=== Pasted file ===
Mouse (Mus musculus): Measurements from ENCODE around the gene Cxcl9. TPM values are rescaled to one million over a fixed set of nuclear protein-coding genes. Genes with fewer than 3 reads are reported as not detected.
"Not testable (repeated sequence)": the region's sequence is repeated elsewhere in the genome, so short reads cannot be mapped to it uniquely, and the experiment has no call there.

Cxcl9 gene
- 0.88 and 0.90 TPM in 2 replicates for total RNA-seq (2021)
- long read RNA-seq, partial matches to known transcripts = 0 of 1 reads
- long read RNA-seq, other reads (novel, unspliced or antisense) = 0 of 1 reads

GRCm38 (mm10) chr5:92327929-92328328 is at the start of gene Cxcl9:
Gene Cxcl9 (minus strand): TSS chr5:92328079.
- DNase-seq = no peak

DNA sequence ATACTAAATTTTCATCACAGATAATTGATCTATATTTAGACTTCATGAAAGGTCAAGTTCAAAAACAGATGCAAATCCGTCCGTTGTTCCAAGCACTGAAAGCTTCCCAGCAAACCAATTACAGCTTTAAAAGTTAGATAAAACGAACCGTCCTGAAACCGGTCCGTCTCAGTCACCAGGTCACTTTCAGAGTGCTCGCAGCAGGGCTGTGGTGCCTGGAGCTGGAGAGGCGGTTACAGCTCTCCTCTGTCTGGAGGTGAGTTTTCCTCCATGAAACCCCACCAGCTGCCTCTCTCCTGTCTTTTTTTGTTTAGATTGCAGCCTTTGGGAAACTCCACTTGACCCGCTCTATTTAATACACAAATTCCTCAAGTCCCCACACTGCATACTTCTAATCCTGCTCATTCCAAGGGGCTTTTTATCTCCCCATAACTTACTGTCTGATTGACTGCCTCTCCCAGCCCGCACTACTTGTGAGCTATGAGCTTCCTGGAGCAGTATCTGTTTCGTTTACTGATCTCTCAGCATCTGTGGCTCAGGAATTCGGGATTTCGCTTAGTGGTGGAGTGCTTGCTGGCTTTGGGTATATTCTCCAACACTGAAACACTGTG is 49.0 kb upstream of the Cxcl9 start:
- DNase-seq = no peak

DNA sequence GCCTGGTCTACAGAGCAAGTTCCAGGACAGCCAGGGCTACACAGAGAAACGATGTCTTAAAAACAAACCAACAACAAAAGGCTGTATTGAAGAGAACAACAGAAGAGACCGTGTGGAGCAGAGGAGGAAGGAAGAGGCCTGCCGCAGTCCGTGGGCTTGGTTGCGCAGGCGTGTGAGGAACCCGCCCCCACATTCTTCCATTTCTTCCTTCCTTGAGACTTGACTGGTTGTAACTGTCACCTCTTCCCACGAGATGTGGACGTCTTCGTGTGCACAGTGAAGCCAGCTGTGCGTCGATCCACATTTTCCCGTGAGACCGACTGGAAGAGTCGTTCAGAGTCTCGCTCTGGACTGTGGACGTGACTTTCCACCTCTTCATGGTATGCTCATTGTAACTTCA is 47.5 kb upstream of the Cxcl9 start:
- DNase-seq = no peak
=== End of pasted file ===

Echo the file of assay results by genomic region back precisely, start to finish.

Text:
Mouse (Mus musculus): Measurements from ENCODE around the gene Cxcl9. TPM values are rescaled to one million over a fixed set of nuclear protein-coding genes. Genes with fewer than 3 reads are reported as not detected.
"Not testable (repeated sequence)": the region's sequence is repeated elsewhere in the genome, so short reads cannot be mapped to it uniquely, and the experiment has no call there.

Cxcl9 gene
- 0.88 and 0.90 TPM in 2 replicates for total RNA-seq (2021)
- long read RNA-seq, partial matches to known transcripts = 0 of 1 reads
- long read RNA-seq, other reads (novel, unspliced or antisense) = 0 of 1 reads

GRCm38 (mm10) chr5:92327929-92328328 is at the start of gene Cxcl9:
Gene Cxcl9 (minus strand): TSS chr5:92328079.
- DNase-seq = no peak

DNA sequence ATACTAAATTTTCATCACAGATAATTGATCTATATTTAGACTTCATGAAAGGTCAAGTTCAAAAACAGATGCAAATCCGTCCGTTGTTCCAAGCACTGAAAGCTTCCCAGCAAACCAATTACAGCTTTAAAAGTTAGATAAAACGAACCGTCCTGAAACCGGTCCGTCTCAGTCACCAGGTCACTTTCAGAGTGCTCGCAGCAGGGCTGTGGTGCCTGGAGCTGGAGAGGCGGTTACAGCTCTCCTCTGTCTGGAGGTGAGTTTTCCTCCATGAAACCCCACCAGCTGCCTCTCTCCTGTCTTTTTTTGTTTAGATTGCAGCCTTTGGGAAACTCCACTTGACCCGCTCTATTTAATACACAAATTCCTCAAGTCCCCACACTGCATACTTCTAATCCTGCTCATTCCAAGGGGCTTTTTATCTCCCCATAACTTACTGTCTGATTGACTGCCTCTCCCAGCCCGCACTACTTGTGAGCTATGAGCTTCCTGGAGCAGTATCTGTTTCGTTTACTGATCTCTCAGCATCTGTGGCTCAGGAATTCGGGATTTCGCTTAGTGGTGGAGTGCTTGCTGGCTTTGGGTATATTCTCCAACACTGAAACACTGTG is 49.0 kb upstream of the Cxcl9 start:
- DNase-seq = no peak

DNA sequence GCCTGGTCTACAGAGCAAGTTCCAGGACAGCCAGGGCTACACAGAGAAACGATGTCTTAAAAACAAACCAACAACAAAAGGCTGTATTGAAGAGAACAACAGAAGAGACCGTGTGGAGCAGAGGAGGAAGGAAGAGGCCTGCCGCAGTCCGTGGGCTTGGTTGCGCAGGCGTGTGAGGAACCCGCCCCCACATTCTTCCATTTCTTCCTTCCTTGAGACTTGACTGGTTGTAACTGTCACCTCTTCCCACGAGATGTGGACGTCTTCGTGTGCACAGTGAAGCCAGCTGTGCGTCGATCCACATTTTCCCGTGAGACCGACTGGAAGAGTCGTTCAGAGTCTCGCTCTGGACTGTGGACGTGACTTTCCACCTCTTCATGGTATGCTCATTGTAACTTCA is 47.5 kb upstream of the Cxcl9 start:
- DNase-seq = no peak